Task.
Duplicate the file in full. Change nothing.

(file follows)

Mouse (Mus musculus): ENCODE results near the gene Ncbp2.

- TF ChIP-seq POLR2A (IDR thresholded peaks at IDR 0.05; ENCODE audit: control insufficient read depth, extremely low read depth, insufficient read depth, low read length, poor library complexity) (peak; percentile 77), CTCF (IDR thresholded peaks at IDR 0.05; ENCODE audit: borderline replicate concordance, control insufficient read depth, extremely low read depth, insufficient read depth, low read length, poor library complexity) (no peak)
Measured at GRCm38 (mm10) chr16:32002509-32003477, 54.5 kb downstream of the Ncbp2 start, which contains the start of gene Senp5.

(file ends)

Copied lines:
Mouse (Mus musculus): ENCODE results near the gene Ncbp2.

- TF ChIP-seq POLR2A (IDR thresholded peaks at IDR 0.05; ENCODE audit: control insufficient read depth, extremely low read depth, insufficient read depth, low read length, poor library complexity) (peak; percentile 77), CTCF (IDR thresholded peaks at IDR 0.05; ENCODE audit: borderline replicate concordance, control insufficient read depth, extremely low read depth, insufficient read depth, low read length, poor library complexity) (no peak)
Measured at GRCm38 (mm10) chr16:32002509-32003477, 54.5 kb downstream of the Ncbp2 start, which contains the start of gene Senp5.